A Gaithersburg biotechnology company said yesterday it is investigating whether the son of its chief executive used funds from a joint venture in an attempt to buy $7 million in residential real estate and luxury automobiles.

Because of the inquiry, BioVeris Corp. said, it may not be able to file its annual 10-K financial results for the fiscal year ended March 31 by its June 29 due date.

The dispute involves BioVeris's joint venture with Meso Scale Diagnostics LLC. MSD uses BioVeris technology to manufacture and sell products. BioVeris was spun off from Igen International Inc. when Igen merged with Roche Holdings Ltd. in February.

BioVeris, which develops tests for medical and other purposes, had invested $77.8 million in MSD as of the end of 2003, according to a filing with the Securities and Exchange Commission, and in exchange received a 31 percent stake in the company. The other 69 percent of MSD is owned by Jacob N. Wohlstadter, who is chief executive of MSD and the son of BioVeris chief executive Samuel J. Wohlstadter.

The nine-year-old MSD, which sells instrument systems to aid in pharmaceutical research, may have engaged in the "actual or proposed" purchase of real estate and luxury autos, according to a BioVeris news release issued yesterday evening. "The recently discovered transactions, which are believed to have a total cost of approximately $7 million, were apparently entered into by MSD upon Jacob Wohlstadter's sole approval and without BioVeris's knowledge."

BioVeris also said that it filed a lawsuit in Delaware yesterday seeking to stop MSD from taking any action outside the normal course of business without giving prior notice and alleging that Jacob Wohlstadter tried to remove Richard Massey, the president of BioVeris, from the board of managers of MSD.

BioVeris executives, including Samuel Wohlstadter, did not return phone calls last night. Lesley Bogdanow, a public relations consultant to the company, said the company would have no comment beyond the news release, which BioVeris submitted to the SEC yesterday.

Jacob Wohlstadter did not return two voice-mail messages left at his office last night, and there was no answer at a listed home number that matched his name.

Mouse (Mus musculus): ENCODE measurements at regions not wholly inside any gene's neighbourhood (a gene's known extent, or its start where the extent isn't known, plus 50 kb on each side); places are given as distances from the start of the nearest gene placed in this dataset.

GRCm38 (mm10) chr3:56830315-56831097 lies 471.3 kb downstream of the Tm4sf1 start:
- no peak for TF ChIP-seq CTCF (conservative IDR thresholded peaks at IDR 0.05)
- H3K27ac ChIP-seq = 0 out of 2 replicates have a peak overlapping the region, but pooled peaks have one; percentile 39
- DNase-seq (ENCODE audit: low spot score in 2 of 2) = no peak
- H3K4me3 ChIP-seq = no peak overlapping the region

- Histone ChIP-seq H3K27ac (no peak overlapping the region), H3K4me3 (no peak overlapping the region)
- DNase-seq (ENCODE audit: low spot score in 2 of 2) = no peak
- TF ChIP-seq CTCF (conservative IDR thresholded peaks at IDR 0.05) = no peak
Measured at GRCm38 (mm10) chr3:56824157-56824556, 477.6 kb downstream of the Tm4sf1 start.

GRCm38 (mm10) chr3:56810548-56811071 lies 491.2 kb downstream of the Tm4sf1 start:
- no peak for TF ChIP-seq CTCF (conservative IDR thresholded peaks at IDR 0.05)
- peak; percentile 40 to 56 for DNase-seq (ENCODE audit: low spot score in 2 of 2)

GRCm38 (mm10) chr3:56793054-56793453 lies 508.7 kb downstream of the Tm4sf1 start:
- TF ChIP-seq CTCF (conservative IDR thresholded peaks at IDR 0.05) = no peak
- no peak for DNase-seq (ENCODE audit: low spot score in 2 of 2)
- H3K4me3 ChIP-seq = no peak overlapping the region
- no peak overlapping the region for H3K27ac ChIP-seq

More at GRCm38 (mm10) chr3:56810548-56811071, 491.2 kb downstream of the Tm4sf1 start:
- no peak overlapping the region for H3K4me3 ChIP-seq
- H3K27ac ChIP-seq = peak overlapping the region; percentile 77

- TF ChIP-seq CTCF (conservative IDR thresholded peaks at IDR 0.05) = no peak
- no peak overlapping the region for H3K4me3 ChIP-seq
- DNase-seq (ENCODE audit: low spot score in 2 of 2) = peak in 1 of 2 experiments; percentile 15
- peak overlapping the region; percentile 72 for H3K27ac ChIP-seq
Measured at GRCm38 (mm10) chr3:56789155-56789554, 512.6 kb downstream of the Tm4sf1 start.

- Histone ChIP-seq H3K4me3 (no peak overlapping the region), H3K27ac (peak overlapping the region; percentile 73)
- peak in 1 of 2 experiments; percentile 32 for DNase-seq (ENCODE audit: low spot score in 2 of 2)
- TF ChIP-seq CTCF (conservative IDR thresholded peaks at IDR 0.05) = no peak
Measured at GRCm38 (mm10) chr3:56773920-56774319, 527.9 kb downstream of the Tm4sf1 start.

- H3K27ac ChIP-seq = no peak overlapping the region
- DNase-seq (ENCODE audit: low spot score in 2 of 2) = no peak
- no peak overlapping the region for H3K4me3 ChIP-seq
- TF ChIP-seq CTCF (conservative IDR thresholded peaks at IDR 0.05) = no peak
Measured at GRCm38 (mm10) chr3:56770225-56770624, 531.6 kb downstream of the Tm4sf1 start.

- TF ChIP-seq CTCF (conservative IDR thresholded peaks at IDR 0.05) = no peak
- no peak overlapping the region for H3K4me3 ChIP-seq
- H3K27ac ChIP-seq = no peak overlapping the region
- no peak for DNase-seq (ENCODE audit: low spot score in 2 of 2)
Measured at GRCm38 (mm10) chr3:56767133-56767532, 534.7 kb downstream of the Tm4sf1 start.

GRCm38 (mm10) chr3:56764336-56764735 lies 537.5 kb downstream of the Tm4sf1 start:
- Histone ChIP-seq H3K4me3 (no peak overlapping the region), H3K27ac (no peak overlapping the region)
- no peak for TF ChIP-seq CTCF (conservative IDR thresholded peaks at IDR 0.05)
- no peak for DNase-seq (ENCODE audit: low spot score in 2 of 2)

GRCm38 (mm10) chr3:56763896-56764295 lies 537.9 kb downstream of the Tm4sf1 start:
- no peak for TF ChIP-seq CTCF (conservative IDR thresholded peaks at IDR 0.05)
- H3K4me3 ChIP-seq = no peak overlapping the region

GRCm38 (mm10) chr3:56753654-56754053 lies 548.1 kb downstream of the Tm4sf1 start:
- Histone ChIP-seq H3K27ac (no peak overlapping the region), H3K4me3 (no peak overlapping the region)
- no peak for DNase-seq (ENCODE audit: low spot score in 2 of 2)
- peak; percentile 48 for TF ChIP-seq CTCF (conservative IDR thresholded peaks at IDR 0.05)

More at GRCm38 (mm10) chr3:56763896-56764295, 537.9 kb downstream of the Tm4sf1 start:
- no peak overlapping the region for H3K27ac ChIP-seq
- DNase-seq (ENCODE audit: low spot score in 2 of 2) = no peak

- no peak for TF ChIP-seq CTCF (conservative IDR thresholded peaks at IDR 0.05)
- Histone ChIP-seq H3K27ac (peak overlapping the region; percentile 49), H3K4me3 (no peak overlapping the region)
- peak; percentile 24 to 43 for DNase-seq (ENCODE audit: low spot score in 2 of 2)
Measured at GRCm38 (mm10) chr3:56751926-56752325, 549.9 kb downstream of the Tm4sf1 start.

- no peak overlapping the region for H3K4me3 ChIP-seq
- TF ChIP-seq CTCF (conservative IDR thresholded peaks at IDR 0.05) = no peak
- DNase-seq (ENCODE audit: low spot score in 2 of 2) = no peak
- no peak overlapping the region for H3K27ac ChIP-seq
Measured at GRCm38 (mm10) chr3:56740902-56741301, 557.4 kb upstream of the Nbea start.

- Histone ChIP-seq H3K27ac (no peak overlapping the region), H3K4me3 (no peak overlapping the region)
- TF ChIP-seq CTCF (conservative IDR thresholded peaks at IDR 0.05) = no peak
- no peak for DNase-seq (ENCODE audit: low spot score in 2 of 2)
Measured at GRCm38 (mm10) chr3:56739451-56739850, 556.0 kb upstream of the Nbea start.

While the possible transactions involving real estate and cars were not previously known, one analyst said he has questioned executives about the arrangement between MSD and BioVeris's predecessor, Igen, for several years.

Dennis Roth, an independent analyst who has tracked BioVeris for four years, said yesterday that Igen should have demanded a greater stake of equity in the subsidiary in return for its money. "It was not a fair deal for Igen's shareholders," he said.

When those concerns have been raised in the past, BioVeris officials have said the financial arrangement with Jacob Wohlstadter is fully disclosed in the company's public filings. They also have said the BioVeris board of directors has a special committee to oversee the joint venture with MSD that it describes as separate from the influence of Samuel Wohlstadter.

Jacob Wohlstadter is paid an annual salary of $250,000 by MSD to run the company under a contract that expires in November, according to BioVeris's most recent public filing. He also can receive a bonus of up to 20 percent of his salary. Recent filings that disclose his pay package do not mention any cars or real estate he is to receive but do say that he is "entitled to receive pension, welfare and fringe benefits comparable to those received by senior executives of [BioVeris] and other insurance benefits."

Roche Holdings, the world's largest diagnostics maker, bought Igen in 2003 to ensure its access to Igen's lucrative blood-testing technology. Igen had threatened to cut off Roche's access after a federal court ruled that the Swiss company had violated its license agreement. Roche promptly gave the company back to its shareholders, saying it had no need for its other businesses.